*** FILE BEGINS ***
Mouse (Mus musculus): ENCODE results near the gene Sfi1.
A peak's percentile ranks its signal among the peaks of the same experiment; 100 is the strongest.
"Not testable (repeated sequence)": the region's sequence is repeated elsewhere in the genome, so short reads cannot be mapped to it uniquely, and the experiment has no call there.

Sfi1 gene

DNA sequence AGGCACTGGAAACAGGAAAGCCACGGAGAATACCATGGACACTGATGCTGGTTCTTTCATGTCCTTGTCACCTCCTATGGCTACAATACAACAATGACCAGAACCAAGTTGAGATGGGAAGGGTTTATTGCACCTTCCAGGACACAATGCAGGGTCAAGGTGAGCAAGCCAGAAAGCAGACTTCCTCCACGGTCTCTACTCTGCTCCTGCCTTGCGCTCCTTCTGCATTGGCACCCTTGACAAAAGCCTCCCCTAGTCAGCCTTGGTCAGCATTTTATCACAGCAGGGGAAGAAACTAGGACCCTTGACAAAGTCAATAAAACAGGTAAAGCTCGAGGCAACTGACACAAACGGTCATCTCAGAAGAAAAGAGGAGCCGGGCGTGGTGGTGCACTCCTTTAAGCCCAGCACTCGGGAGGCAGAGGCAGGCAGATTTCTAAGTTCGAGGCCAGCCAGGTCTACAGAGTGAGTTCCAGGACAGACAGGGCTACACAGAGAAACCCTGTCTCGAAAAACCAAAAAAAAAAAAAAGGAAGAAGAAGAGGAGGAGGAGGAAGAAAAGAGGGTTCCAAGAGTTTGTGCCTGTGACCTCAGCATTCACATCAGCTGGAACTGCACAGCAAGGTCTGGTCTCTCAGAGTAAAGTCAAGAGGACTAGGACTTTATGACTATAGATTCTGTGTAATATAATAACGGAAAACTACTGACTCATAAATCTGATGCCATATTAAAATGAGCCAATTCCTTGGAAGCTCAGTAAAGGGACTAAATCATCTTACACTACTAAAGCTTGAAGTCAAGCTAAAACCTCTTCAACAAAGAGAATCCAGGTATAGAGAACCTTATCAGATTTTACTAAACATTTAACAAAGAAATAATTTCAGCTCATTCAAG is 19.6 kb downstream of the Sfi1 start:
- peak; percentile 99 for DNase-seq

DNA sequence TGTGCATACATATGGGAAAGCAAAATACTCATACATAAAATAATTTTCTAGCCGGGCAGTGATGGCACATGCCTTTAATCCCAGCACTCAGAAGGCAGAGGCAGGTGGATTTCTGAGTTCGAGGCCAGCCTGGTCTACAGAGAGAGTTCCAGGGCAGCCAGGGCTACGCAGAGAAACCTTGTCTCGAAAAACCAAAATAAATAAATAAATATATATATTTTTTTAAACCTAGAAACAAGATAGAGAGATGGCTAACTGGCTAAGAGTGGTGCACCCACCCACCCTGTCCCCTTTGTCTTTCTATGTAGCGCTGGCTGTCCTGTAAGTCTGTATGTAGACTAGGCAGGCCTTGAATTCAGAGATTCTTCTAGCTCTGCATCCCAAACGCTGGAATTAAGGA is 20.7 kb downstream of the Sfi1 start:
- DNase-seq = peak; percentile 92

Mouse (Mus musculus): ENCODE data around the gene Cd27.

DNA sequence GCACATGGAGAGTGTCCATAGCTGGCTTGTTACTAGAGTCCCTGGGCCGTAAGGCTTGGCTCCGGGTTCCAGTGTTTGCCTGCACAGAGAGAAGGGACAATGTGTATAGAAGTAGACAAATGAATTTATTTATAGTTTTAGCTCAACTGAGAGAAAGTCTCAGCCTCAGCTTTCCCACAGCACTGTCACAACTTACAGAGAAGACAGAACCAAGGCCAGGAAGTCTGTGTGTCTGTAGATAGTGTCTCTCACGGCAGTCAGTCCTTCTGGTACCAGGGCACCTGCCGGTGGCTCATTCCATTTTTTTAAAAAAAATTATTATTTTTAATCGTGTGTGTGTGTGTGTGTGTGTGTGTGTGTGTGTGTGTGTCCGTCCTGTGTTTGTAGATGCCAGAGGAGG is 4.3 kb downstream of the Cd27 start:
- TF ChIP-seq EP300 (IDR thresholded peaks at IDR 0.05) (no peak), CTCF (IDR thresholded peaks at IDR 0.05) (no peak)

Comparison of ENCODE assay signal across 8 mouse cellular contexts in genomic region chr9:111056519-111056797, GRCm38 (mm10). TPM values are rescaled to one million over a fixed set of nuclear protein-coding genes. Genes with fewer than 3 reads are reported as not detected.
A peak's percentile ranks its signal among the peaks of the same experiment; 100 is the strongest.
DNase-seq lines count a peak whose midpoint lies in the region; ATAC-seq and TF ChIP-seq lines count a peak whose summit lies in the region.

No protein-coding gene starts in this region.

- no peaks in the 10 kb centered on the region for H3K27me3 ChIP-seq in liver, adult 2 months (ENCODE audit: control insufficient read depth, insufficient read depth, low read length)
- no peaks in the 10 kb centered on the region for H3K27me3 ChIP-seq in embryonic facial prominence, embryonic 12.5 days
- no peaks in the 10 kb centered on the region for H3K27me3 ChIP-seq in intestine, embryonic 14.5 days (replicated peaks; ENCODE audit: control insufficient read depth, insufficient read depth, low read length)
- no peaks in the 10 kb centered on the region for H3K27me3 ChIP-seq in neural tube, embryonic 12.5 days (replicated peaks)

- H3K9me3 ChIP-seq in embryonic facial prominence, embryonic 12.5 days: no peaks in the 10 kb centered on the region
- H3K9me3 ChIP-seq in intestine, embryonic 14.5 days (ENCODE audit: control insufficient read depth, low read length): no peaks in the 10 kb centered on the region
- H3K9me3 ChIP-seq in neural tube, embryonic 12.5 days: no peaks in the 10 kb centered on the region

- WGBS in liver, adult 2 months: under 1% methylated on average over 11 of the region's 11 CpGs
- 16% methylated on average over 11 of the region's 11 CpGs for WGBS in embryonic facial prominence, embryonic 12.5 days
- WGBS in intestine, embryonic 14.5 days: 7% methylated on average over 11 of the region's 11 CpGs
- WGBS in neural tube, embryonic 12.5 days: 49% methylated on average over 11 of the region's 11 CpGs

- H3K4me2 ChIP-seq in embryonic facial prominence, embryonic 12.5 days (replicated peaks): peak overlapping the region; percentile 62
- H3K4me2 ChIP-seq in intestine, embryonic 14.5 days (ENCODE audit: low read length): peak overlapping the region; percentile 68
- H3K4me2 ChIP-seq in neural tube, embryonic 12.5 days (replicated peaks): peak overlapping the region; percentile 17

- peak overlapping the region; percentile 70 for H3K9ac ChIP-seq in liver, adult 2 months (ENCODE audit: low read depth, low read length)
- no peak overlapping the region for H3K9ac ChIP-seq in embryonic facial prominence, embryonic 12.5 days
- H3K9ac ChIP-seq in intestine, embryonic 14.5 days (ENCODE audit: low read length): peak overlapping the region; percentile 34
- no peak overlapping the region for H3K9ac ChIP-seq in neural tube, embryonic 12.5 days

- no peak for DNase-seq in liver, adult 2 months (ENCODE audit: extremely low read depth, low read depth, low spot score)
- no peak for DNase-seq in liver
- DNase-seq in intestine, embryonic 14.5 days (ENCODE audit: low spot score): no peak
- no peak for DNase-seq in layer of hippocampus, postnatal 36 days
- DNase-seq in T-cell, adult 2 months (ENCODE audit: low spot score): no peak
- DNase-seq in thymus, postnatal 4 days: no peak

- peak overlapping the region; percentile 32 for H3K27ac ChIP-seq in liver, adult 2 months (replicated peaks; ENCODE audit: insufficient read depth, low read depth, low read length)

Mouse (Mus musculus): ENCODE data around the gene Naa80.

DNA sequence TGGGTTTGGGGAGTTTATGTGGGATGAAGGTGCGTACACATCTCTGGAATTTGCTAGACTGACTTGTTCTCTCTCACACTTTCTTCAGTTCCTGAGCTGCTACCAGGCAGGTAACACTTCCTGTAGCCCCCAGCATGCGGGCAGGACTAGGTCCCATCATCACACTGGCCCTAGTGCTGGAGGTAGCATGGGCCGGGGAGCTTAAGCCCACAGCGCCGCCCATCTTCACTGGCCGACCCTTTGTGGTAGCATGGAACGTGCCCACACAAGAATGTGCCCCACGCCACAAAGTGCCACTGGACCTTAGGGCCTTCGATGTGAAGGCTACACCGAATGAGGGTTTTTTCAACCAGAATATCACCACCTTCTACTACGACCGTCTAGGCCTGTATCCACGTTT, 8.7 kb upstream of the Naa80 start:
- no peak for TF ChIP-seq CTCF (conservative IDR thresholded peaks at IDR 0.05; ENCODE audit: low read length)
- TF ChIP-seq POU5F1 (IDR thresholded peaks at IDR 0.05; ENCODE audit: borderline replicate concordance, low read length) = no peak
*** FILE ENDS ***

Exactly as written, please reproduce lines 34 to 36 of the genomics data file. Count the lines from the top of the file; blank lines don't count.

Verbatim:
- no peak for DNase-seq in liver, adult 2 months (ENCODE audit: extremely low read depth, low read depth, low spot score)
- no peak for DNase-seq in liver
- DNase-seq in intestine, embryonic 14.5 days (ENCODE audit: low spot score): no peak